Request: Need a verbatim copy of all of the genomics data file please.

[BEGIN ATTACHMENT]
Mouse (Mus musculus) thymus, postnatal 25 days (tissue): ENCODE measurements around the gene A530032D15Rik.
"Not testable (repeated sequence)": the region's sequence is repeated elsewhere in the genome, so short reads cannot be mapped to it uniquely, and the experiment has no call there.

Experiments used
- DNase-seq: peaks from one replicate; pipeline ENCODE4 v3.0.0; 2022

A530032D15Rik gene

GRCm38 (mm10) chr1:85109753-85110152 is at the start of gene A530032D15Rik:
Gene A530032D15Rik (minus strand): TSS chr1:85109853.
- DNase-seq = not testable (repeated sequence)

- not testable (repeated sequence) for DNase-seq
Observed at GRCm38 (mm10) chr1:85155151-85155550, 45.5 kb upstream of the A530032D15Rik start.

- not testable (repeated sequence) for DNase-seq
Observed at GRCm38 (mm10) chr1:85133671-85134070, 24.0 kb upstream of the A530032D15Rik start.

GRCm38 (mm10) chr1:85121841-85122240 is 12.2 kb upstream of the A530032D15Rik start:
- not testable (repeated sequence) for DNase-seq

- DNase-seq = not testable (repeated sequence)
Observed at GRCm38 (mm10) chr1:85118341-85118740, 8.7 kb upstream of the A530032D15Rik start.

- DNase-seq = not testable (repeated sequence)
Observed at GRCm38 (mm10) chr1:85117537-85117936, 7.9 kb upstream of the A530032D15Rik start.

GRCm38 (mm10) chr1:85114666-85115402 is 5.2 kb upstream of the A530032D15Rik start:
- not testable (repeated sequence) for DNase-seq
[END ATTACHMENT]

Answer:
Mouse (Mus musculus) thymus, postnatal 25 days (tissue): ENCODE measurements around the gene A530032D15Rik.
"Not testable (repeated sequence)": the region's sequence is repeated elsewhere in the genome, so short reads cannot be mapped to it uniquely, and the experiment has no call there.

Experiments used
- DNase-seq: peaks from one replicate; pipeline ENCODE4 v3.0.0; 2022

A530032D15Rik gene

GRCm38 (mm10) chr1:85109753-85110152 is at the start of gene A530032D15Rik:
Gene A530032D15Rik (minus strand): TSS chr1:85109853.
- DNase-seq = not testable (repeated sequence)

- not testable (repeated sequence) for DNase-seq
Observed at GRCm38 (mm10) chr1:85155151-85155550, 45.5 kb upstream of the A530032D15Rik start.

- not testable (repeated sequence) for DNase-seq
Observed at GRCm38 (mm10) chr1:85133671-85134070, 24.0 kb upstream of the A530032D15Rik start.

GRCm38 (mm10) chr1:85121841-85122240 is 12.2 kb upstream of the A530032D15Rik start:
- not testable (repeated sequence) for DNase-seq

- DNase-seq = not testable (repeated sequence)
Observed at GRCm38 (mm10) chr1:85118341-85118740, 8.7 kb upstream of the A530032D15Rik start.

- DNase-seq = not testable (repeated sequence)
Observed at GRCm38 (mm10) chr1:85117537-85117936, 7.9 kb upstream of the A530032D15Rik start.

GRCm38 (mm10) chr1:85114666-85115402 is 5.2 kb upstream of the A530032D15Rik start:
- not testable (repeated sequence) for DNase-seq